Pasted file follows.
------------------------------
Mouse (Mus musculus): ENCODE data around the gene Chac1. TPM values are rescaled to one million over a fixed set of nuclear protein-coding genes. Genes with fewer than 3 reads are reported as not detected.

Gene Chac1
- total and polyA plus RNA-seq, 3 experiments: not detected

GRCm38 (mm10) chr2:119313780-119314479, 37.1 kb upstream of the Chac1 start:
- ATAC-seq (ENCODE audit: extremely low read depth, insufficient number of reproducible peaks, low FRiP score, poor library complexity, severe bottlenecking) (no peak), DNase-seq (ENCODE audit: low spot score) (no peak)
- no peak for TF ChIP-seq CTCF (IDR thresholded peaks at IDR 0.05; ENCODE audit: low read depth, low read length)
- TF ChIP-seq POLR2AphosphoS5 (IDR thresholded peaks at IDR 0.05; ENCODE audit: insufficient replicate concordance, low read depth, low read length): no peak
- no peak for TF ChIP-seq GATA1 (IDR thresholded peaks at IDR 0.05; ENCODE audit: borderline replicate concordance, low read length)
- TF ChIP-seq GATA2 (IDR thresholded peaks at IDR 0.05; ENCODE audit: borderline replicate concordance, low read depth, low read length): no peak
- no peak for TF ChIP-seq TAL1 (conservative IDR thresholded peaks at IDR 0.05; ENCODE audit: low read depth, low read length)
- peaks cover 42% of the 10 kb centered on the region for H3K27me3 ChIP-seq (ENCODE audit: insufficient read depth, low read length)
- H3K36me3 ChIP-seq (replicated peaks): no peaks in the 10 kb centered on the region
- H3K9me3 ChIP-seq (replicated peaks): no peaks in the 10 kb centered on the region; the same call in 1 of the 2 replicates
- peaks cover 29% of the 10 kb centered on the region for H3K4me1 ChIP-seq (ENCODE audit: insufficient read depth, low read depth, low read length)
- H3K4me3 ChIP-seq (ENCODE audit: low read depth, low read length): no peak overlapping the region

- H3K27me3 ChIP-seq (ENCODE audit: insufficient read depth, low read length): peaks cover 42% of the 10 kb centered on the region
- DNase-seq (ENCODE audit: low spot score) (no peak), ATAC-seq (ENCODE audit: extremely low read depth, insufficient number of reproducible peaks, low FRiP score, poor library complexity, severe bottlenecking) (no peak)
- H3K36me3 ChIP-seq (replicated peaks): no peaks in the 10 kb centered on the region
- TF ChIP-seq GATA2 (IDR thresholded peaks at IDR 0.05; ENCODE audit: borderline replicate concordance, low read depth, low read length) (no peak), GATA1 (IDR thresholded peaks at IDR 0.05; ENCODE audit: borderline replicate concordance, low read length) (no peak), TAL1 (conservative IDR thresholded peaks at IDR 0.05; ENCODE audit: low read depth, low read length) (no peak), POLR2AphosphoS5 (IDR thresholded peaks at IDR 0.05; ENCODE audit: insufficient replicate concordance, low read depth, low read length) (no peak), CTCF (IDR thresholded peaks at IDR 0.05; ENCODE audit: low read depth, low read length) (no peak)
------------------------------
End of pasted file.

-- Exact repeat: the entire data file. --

Mouse (Mus musculus): ENCODE data around the gene Chac1. TPM values are rescaled to one million over a fixed set of nuclear protein-coding genes. Genes with fewer than 3 reads are reported as not detected.

Gene Chac1
- total and polyA plus RNA-seq, 3 experiments: not detected

GRCm38 (mm10) chr2:119313780-119314479, 37.1 kb upstream of the Chac1 start:
- ATAC-seq (ENCODE audit: extremely low read depth, insufficient number of reproducible peaks, low FRiP score, poor library complexity, severe bottlenecking) (no peak), DNase-seq (ENCODE audit: low spot score) (no peak)
- no peak for TF ChIP-seq CTCF (IDR thresholded peaks at IDR 0.05; ENCODE audit: low read depth, low read length)
- TF ChIP-seq POLR2AphosphoS5 (IDR thresholded peaks at IDR 0.05; ENCODE audit: insufficient replicate concordance, low read depth, low read length): no peak
- no peak for TF ChIP-seq GATA1 (IDR thresholded peaks at IDR 0.05; ENCODE audit: borderline replicate concordance, low read length)
- TF ChIP-seq GATA2 (IDR thresholded peaks at IDR 0.05; ENCODE audit: borderline replicate concordance, low read depth, low read length): no peak
- no peak for TF ChIP-seq TAL1 (conservative IDR thresholded peaks at IDR 0.05; ENCODE audit: low read depth, low read length)
- peaks cover 42% of the 10 kb centered on the region for H3K27me3 ChIP-seq (ENCODE audit: insufficient read depth, low read length)
- H3K36me3 ChIP-seq (replicated peaks): no peaks in the 10 kb centered on the region
- H3K9me3 ChIP-seq (replicated peaks): no peaks in the 10 kb centered on the region; the same call in 1 of the 2 replicates
- peaks cover 29% of the 10 kb centered on the region for H3K4me1 ChIP-seq (ENCODE audit: insufficient read depth, low read depth, low read length)
- H3K4me3 ChIP-seq (ENCODE audit: low read depth, low read length): no peak overlapping the region

- H3K27me3 ChIP-seq (ENCODE audit: insufficient read depth, low read length): peaks cover 42% of the 10 kb centered on the region
- DNase-seq (ENCODE audit: low spot score) (no peak), ATAC-seq (ENCODE audit: extremely low read depth, insufficient number of reproducible peaks, low FRiP score, poor library complexity, severe bottlenecking) (no peak)
- H3K36me3 ChIP-seq (replicated peaks): no peaks in the 10 kb centered on the region
- TF ChIP-seq GATA2 (IDR thresholded peaks at IDR 0.05; ENCODE audit: borderline replicate concordance, low read depth, low read length) (no peak), GATA1 (IDR thresholded peaks at IDR 0.05; ENCODE audit: borderline replicate concordance, low read length) (no peak), TAL1 (conservative IDR thresholded peaks at IDR 0.05; ENCODE audit: low read depth, low read length) (no peak), POLR2AphosphoS5 (IDR thresholded peaks at IDR 0.05; ENCODE audit: insufficient replicate concordance, low read depth, low read length) (no peak), CTCF (IDR thresholded peaks at IDR 0.05; ENCODE audit: low read depth, low read length) (no peak)